Despite ruling for the Plaintiffs, the Court did not adopt the Plaintiffs' two leading theories. Instead, at the hearing, the Court stated that it had determined that consolidation of the Liberty Media action with the Class Action had been "improvidently granted" by Judge Baer "because the issue of SLUSA [preemption] never surfaced . . . at that time."*fn1 Tr. of Oral Arg. at 141:19--20 (Mar. 2, 2009). The Court explained that because Judge Baer had not been presented with the SLUSA issue before consolidating the actions, he did not "have the opportunity to consider the issue of prejudice [to Liberty Media] resulting from an order of consolidation." Id. at 141:21--23. Concluding that "the prejudice to Liberty [Media] is of a different degree or caliber than [that to] the other plaintiffs," the Court vacated Judge Baer's Consolidation Order. Id. at 142:2--4. Because the cases were no longer consolidated, the Court-albeit implicitly- determined that the Liberty Media action was no longer arguably part of a "covered class action" under SLUSA, and the Defendants' preemption argument necessarily failed. The Court then promised-both on the record at oral argument, see id. at 142:5--6, and by subsequent order, see March 13 Order at 1- a written opinion outlining its decision.

LEGAL STANDARD

Rule 12(c) of the Federal Rules of Civil Procedure provides that "a party may move for judgment on the pleadings" anytime "[a]fter the pleadings are closed-but early enough not to delay trial." Fed. R. Civ. P. 12(c). "In deciding a Rule 12(c) motion, [the Court] appl[ies] the same standard as that applicable to a motion under Rule 12(b)(6), accepting the allegations contained in the complaint as true and drawing all reasonable inferences in favor of the nonmoving party." D'Alessio v. N.Y. Stock Exch., 258 F.3d 93, 99 (2d Cir. 2001). The Court "may dismiss the complaint only if 'it appears beyond doubt that the plaintiff can prove no set of facts in support of his claim which would entitle him to relief.'" Burnette v. Carothers, 192 F.3d 52, 56 (2d Cir.1999) (quoting Conley v. Gibson, 355 U.S. 41, 45--46 (1957)); accord Johnson v. Rowley, 569 F.3d 40, 44 (2d Cir. 2009) ("To survive a Rule 12(c) motion, [the] complaint must contain sufficient factual matter, accepted as true, to state a claim to relief that is plausible on its face." (internal quotation marks omitted)).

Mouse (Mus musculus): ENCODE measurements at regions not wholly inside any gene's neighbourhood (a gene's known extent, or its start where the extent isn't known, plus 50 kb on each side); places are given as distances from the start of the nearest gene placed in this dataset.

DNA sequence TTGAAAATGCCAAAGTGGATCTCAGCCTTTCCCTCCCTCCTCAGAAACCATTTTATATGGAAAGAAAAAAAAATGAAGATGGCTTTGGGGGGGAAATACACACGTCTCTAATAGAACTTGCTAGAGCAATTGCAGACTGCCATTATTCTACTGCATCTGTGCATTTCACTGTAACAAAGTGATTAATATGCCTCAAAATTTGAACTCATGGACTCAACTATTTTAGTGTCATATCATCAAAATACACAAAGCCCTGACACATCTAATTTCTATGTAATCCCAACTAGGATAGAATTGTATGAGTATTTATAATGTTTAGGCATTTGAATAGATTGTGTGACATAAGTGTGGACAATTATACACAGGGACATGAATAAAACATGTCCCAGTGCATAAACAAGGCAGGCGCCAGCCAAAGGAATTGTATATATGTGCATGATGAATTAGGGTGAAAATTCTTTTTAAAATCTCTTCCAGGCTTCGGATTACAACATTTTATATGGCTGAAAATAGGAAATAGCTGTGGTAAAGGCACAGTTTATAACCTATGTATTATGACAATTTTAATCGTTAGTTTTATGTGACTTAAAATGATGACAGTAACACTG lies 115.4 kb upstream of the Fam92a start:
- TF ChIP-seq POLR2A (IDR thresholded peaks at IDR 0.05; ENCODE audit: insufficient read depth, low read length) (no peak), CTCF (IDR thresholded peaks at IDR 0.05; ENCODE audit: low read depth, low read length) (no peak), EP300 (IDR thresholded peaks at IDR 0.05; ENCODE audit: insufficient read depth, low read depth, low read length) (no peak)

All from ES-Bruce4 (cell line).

DISCUSSION

I. Governing Law

A. SLUSA

SLUSA's purpose is "to ensure that securities fraud cases are heard only in federal courts and only under federal law." Xpedior Creditor Trust v. Credit Suisse First Bos. (USA) Inc., 341 F. Supp. 2d 258, 264 (S.D.N.Y. 2004); accord Lander v. Hartford Life & Annuity Ins. Co., 251 F.3d 101, 108, 107--08 (2d Cir. 2001) (explaining that SLUSA made "federal court the exclusive venue for class actions alleging fraud in the sale of certain covered securities and by mandating that such class actions be governed exclusively by federal law"). To that end, the statute provides that "[n]o covered class action based upon the statutory or common law of any State . . . may be maintained in any State or Federal court by any private party alleging . . . a misrepresentation or omission of a material fact in connection with the purchase or sale of a covered security." 15 U.S.C. § 78bb(f)(1). "[F]our conditions must be satisfied to trigger SLUSA's removal and preemption provisions: (1) the underlying suit must be a 'covered class action'; (2) the action must be based on state or local law; (3) the action must concern a 'covered security'; and (4) the defendant must have misrepresented or omitted a material fact or employed a manipulative or deceptive device or contrivance 'in connection with the purchase or sale of' that security." Dabit v. Merrill Lynch, Pierce, Fenner & Smith, Inc., 395 F.3d 25, 33 (2d Cir. 2005) (quoting 15 U.S.C. 78bb(f)(1)--(2)) (citing Riley v. Merrill Lynch, Pierce, Fenner & Smith, Inc., 292 F.3d 1334, 1342 (11th Cir. 2002)), rev'd on other grounds, 547 U.S. 71 (2006); accord Romano v. Kazacos, 609 F.3d 512, 517--18 (2d Cir. 2010) ("Under SLUSA, 'covered class actions' involving 'covered securities' that are filed in state court, invoke state law, and allege securities fraud are removable to federal court, where they are to be dismissed."). As the Supreme Court has noted, "SLUSA does not actually pre-empt any state cause of action"; rather, the statute "simply denies plaintiffs the right to use the class-action device to vindicate certain claims." Merrill Lynch, Pierce, Fenner & Smith Inc. v. Dabit, 547 U.S. 71, 87 (2006). As a result, "[t]he Act does not deny any individual plaintiff, or indeed any group of fewer than 50 plaintiffs, the right to enforce any state-law cause of action that may exist." Id.